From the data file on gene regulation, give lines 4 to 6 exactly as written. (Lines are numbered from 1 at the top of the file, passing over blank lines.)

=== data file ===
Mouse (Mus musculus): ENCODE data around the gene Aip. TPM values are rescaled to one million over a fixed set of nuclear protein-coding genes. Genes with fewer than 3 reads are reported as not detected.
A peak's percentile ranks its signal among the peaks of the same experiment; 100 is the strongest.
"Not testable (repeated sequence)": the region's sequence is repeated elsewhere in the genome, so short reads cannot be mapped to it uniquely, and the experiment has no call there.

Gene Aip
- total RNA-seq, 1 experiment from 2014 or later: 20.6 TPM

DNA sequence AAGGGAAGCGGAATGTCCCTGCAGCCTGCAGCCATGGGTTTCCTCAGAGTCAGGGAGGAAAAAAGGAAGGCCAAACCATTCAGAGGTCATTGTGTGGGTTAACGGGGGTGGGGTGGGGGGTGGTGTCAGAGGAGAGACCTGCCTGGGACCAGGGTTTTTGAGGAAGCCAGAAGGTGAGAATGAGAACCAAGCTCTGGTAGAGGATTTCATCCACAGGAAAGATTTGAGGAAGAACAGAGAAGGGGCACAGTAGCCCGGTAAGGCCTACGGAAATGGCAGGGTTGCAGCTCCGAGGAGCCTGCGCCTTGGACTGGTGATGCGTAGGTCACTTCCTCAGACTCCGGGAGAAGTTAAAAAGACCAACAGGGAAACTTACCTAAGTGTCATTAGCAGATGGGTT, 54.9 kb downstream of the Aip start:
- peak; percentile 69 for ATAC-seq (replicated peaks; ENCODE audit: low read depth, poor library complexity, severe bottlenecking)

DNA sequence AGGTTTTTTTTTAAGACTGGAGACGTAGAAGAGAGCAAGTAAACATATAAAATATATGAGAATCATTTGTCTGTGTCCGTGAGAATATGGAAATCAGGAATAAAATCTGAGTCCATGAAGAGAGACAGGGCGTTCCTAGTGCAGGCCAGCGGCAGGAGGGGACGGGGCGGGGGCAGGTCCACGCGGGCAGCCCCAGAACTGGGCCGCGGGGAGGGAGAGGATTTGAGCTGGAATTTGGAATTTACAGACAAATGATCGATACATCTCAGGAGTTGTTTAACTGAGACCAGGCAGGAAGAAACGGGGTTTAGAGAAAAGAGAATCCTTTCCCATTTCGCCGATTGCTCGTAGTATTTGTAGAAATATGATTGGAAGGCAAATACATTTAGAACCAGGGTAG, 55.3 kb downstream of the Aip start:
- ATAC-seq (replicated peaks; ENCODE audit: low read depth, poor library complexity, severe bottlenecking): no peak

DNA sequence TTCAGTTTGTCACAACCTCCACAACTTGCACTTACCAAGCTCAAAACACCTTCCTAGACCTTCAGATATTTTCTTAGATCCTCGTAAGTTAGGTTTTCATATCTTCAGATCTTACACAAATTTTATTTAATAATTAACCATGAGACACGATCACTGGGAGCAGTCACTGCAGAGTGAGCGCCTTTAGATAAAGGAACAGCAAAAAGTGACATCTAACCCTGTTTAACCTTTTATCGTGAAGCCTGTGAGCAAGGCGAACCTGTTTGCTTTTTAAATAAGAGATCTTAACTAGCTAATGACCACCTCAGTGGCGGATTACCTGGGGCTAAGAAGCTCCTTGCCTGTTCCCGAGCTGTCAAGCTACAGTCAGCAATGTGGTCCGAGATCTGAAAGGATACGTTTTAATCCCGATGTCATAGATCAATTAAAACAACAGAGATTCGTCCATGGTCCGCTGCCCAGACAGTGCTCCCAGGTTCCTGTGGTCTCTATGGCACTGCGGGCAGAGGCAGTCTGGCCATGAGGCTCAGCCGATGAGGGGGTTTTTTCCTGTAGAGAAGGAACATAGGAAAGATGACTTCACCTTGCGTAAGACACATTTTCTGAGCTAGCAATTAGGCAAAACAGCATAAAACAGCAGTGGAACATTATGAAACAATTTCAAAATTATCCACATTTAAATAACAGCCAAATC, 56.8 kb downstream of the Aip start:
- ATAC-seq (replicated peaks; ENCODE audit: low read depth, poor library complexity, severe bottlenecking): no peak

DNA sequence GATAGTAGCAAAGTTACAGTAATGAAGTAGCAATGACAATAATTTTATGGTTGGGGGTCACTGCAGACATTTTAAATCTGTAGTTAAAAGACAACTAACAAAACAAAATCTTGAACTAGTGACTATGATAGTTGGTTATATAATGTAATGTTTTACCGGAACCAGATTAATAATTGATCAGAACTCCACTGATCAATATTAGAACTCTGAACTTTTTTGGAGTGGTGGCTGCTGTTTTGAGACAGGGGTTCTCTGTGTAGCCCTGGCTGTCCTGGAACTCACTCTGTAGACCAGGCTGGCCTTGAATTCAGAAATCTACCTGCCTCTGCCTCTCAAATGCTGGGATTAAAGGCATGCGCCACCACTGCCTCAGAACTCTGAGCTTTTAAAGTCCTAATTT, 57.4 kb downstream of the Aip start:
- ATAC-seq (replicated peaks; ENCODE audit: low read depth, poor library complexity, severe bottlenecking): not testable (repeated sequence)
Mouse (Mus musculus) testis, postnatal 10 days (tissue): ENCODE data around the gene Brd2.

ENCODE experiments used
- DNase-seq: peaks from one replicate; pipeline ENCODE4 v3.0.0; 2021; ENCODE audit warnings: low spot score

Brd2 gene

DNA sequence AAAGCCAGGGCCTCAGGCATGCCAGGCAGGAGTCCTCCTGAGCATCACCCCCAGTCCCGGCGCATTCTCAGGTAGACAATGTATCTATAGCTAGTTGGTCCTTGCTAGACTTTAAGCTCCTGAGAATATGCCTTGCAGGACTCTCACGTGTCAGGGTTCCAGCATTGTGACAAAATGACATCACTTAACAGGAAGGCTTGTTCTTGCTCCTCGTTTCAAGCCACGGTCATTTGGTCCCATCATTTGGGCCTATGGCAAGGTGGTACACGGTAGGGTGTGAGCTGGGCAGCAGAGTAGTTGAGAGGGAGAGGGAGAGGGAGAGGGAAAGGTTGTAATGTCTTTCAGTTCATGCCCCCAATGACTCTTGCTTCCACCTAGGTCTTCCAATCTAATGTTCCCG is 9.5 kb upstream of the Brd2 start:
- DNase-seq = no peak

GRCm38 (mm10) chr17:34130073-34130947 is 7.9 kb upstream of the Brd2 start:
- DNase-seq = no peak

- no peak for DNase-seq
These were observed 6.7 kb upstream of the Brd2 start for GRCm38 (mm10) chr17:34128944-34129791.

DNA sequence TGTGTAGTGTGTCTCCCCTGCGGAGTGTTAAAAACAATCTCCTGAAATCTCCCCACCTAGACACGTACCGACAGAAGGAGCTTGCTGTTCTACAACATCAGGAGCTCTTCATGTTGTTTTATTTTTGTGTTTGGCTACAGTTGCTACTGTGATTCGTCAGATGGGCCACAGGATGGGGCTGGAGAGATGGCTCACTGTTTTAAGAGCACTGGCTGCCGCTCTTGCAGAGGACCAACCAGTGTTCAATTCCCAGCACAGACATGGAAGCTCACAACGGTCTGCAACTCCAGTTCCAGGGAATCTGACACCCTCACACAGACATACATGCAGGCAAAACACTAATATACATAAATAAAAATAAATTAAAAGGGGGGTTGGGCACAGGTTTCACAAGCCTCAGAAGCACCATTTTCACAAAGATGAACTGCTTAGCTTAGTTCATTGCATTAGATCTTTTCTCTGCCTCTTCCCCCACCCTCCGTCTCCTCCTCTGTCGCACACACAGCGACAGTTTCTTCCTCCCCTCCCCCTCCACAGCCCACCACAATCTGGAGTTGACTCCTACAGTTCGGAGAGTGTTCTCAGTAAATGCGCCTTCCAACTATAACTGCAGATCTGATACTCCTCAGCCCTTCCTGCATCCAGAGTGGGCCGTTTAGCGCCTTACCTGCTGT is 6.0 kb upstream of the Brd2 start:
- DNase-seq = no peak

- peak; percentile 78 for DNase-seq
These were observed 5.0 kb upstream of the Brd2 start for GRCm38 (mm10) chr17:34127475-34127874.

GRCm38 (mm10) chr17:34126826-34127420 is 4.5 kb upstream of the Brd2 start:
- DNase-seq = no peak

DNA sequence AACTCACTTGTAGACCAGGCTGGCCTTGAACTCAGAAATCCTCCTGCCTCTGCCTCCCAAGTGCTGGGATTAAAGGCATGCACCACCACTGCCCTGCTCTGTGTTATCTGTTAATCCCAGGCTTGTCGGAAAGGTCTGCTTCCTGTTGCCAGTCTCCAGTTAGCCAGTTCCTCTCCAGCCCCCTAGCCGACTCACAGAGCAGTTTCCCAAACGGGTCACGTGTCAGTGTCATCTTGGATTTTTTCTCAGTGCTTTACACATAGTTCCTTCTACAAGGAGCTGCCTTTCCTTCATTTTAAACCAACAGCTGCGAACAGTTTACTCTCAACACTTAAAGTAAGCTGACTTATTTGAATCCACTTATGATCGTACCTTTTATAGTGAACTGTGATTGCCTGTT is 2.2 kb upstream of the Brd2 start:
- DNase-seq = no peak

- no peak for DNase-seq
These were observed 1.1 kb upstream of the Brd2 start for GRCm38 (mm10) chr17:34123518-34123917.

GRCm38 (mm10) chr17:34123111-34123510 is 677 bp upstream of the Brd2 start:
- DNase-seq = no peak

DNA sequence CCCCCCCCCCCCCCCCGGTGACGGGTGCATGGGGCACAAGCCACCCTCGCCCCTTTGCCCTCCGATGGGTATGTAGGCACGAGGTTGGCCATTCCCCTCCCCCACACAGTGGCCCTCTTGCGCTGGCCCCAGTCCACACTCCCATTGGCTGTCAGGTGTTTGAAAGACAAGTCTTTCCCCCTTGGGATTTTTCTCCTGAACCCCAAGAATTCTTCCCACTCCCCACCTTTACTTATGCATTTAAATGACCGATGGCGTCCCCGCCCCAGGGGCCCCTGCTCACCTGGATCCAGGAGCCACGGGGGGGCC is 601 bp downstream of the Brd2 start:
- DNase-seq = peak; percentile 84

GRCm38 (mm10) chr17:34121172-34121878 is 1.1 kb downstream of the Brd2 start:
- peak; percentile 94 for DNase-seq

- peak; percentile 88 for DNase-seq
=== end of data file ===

Gene Aip
- total RNA-seq, 1 experiment from 2014 or later: 20.6 TPM

DNA sequence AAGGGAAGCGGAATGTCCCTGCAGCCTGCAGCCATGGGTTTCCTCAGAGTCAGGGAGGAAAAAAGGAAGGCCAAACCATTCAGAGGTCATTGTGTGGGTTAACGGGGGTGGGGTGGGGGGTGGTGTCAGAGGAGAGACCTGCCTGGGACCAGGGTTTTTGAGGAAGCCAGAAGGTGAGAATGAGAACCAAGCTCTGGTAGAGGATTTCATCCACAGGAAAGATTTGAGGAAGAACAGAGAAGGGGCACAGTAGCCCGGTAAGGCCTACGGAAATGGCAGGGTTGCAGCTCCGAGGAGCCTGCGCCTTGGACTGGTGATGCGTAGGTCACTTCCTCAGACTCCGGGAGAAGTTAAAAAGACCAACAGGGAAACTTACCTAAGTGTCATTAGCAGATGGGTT, 54.9 kb downstream of the Aip start: